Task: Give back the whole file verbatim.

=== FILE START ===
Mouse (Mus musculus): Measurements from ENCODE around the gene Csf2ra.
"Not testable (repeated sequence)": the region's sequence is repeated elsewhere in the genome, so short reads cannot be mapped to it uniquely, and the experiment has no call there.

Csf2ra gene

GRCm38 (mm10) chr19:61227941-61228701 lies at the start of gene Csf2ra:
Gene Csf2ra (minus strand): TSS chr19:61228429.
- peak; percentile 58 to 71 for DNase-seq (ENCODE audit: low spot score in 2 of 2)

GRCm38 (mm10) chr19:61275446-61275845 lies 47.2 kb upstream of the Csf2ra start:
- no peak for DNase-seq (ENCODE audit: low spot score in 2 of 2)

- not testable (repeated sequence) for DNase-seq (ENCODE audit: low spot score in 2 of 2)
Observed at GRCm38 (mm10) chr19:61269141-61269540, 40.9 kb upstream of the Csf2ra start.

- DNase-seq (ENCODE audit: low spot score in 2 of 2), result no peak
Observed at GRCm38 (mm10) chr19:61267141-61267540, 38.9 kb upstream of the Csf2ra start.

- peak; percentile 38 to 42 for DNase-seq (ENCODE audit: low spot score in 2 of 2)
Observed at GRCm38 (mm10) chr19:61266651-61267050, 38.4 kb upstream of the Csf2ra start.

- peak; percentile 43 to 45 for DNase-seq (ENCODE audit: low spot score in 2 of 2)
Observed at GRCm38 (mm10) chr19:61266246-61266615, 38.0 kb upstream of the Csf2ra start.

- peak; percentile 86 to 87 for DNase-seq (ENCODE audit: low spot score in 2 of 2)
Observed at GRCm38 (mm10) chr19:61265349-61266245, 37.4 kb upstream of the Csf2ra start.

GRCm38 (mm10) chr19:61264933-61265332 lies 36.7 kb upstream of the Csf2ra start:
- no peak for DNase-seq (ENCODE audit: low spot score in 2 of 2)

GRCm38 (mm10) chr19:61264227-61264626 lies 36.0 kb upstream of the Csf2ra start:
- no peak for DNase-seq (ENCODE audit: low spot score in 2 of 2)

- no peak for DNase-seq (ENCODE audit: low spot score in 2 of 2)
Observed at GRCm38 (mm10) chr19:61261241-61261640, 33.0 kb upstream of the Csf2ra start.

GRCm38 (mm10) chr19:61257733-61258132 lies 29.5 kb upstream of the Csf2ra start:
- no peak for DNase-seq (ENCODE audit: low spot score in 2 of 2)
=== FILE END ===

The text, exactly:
Mouse (Mus musculus): Measurements from ENCODE around the gene Csf2ra.
"Not testable (repeated sequence)": the region's sequence is repeated elsewhere in the genome, so short reads cannot be mapped to it uniquely, and the experiment has no call there.

Csf2ra gene

GRCm38 (mm10) chr19:61227941-61228701 lies at the start of gene Csf2ra:
Gene Csf2ra (minus strand): TSS chr19:61228429.
- peak; percentile 58 to 71 for DNase-seq (ENCODE audit: low spot score in 2 of 2)

GRCm38 (mm10) chr19:61275446-61275845 lies 47.2 kb upstream of the Csf2ra start:
- no peak for DNase-seq (ENCODE audit: low spot score in 2 of 2)

- not testable (repeated sequence) for DNase-seq (ENCODE audit: low spot score in 2 of 2)
Observed at GRCm38 (mm10) chr19:61269141-61269540, 40.9 kb upstream of the Csf2ra start.

- DNase-seq (ENCODE audit: low spot score in 2 of 2), result no peak
Observed at GRCm38 (mm10) chr19:61267141-61267540, 38.9 kb upstream of the Csf2ra start.

- peak; percentile 38 to 42 for DNase-seq (ENCODE audit: low spot score in 2 of 2)
Observed at GRCm38 (mm10) chr19:61266651-61267050, 38.4 kb upstream of the Csf2ra start.

- peak; percentile 43 to 45 for DNase-seq (ENCODE audit: low spot score in 2 of 2)
Observed at GRCm38 (mm10) chr19:61266246-61266615, 38.0 kb upstream of the Csf2ra start.

- peak; percentile 86 to 87 for DNase-seq (ENCODE audit: low spot score in 2 of 2)
Observed at GRCm38 (mm10) chr19:61265349-61266245, 37.4 kb upstream of the Csf2ra start.

GRCm38 (mm10) chr19:61264933-61265332 lies 36.7 kb upstream of the Csf2ra start:
- no peak for DNase-seq (ENCODE audit: low spot score in 2 of 2)

GRCm38 (mm10) chr19:61264227-61264626 lies 36.0 kb upstream of the Csf2ra start:
- no peak for DNase-seq (ENCODE audit: low spot score in 2 of 2)

- no peak for DNase-seq (ENCODE audit: low spot score in 2 of 2)
Observed at GRCm38 (mm10) chr19:61261241-61261640, 33.0 kb upstream of the Csf2ra start.

GRCm38 (mm10) chr19:61257733-61258132 lies 29.5 kb upstream of the Csf2ra start:
- no peak for DNase-seq (ENCODE audit: low spot score in 2 of 2)